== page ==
The Blockchain world is full of exciting new concepts and terminologies. However, these concepts/terminologies are usually full of ambiguities and often times inconsistent since we are still in a very early stage. It is difficult to communicate with each other if we have different understanding of the same terms. Below I try to clarify the difference between the two most interesting terms: DApp and DAO and propose a new term: iDApp to fill the gap between them
What is DApp?
DApp is well defined by David Johnston in this awesome DApp white paper as
For an application to be considered a Dapp (pronounced Dee-app, similar to Email) it must meet the following criteria:
The application must be completely open-source, it must operate autonomously, and with no entity controlling the majority of its tokens. The application may adapt its protocol in response to proposed improvements and market feedback but all changes must be decided by consensus of its users.
The application’s data and records of operation must be cryptographically stored in a public, decentralized blockchain in order to avoid any central points of failure.
The application must use a cryptographic token (bitcoin or a token native to its system) which is necessary for access to the application and any contribution of value from (miners / farmers) should be rewarded in the application’s tokens.
The application must generate tokens according to a standard crytptographic algorithm acting as a proof of the value nodes are contributing to the application (Bitcoin uses the Proof of Work Algorithm).
He further classified the DApps into three types based on how blockchain is being used.
Type I decentralized applications have their own block chain. Bitcoin is the most famous example of a type I decentralized application but Litecoin and other “alt-coins” are of the same type.
Type II decentralized applications use the block chain of a type I decentralized application. Type II decentralized applications are protocols and have tokens that are necessary for their function. The Omni Protocol is an example of a type II decentralized application.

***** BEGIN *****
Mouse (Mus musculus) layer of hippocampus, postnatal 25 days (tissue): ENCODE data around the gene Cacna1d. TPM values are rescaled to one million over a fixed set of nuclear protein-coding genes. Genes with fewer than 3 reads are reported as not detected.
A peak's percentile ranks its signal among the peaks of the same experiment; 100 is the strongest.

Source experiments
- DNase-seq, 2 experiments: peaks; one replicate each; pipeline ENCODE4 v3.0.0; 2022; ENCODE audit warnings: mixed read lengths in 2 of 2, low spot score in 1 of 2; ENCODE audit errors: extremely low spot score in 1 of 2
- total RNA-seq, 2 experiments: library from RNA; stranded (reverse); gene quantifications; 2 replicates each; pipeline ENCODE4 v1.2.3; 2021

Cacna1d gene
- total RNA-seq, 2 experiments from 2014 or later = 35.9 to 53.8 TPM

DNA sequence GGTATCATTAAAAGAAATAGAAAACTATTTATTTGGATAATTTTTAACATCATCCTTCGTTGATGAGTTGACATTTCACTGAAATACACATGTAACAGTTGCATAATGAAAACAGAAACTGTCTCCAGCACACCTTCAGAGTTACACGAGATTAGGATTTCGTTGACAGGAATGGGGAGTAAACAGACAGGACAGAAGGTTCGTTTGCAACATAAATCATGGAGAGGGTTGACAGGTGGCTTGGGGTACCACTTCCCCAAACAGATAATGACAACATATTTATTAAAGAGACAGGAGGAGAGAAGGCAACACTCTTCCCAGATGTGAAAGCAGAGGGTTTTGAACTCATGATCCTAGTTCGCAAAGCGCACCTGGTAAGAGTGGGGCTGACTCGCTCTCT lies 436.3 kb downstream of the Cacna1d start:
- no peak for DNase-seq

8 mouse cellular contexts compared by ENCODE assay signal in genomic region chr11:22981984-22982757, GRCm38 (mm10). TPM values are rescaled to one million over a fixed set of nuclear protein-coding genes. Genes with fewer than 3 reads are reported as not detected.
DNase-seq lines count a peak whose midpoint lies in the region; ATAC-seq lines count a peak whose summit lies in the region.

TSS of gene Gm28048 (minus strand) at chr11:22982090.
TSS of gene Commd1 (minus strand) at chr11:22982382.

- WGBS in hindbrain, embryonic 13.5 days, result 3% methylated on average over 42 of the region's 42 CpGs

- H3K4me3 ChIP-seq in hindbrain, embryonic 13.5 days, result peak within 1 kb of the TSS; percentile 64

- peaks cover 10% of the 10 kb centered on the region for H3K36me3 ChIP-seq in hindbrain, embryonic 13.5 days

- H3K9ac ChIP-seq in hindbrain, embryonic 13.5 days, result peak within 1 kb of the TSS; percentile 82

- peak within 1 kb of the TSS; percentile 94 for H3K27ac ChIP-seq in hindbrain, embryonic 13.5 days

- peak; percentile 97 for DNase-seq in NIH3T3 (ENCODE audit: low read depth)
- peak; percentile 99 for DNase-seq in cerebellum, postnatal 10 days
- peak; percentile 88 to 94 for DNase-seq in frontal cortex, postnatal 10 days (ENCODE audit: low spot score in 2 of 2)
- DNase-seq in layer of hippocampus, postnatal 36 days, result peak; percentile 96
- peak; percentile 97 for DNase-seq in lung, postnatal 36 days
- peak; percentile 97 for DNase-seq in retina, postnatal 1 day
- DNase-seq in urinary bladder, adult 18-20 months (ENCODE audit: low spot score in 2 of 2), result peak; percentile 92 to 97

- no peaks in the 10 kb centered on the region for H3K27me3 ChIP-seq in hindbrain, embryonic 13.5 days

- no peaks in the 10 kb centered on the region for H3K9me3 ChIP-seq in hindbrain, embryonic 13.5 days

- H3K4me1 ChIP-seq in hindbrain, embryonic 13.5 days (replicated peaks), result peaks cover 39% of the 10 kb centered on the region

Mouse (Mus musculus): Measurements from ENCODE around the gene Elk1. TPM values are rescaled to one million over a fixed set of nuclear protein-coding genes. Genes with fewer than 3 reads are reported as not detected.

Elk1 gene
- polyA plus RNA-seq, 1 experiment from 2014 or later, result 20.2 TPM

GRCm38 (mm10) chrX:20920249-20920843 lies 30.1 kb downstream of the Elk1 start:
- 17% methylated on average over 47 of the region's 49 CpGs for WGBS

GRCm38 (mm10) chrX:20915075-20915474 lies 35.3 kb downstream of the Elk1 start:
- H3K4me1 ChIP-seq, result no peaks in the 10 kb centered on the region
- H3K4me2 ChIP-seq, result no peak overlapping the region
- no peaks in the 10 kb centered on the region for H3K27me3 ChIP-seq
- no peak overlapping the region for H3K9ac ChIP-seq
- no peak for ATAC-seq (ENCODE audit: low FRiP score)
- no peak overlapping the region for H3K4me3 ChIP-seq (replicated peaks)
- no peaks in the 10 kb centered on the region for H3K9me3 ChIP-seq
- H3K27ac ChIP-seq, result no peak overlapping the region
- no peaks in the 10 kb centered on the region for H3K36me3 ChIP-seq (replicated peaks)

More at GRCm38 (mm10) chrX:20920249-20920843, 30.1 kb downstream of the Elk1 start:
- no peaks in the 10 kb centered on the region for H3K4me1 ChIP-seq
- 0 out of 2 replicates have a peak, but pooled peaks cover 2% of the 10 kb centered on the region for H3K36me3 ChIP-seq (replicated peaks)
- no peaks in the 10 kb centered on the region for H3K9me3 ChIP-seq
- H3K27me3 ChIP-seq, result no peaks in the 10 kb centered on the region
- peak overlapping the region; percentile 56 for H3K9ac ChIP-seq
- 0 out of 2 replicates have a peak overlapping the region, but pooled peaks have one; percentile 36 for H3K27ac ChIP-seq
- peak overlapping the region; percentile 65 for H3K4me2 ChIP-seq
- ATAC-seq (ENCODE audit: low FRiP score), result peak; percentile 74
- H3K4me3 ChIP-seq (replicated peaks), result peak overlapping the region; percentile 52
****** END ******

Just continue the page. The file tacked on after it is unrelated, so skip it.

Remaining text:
Type III decentralized applications use the protocol of a type II decentralized application. Type III decentralized applications are protocols and have tokens that are necessary for their function. For example the SAFE Network that uses the Omni Protocol to issue ‘safecoins’ that can be used to acquire distributed file storage is an example of a type III decentralized application.
DApps vs Traditional decentralized applications
Based on the definition above, DApp is one decentralized application, but not every decentralized applications are DApps. I guess this is the most confusing part of the DApp concept due to the choice of labeling.
All traditional P2P applications, like Bittorrent and Freenet, are decentralized since P2P network is decentralized by default. They are not using blockchain type organization method, so they do not have a federated verifiable global state. Thus, they could not be viewed as one “virtual” application with enforced business logics.
However, in my opinion, blockchain is just one way to organize the P2P nodes, and it should not be the only way. In the near future, existing blockchain technology may not even exist. The blockchain may evolve into a more generic term to represent a verifiable global state and transparent computing process.
What is DAO?
DAO concept arose from the Ethereum community. Vitalik Buterin wrote one excellent blog discussing DA, DO and DAO.
DAO concept evolved from a more financial subclass called DAC (Decentralized Autonomous Corporation/Company), which is mainly for translating the human corporation organization into the autonomous computer organization. One example of DAC is “The DAO” which is the investment organization organized using an Ethereum smart contract.
DAO is defined by Vitalik as :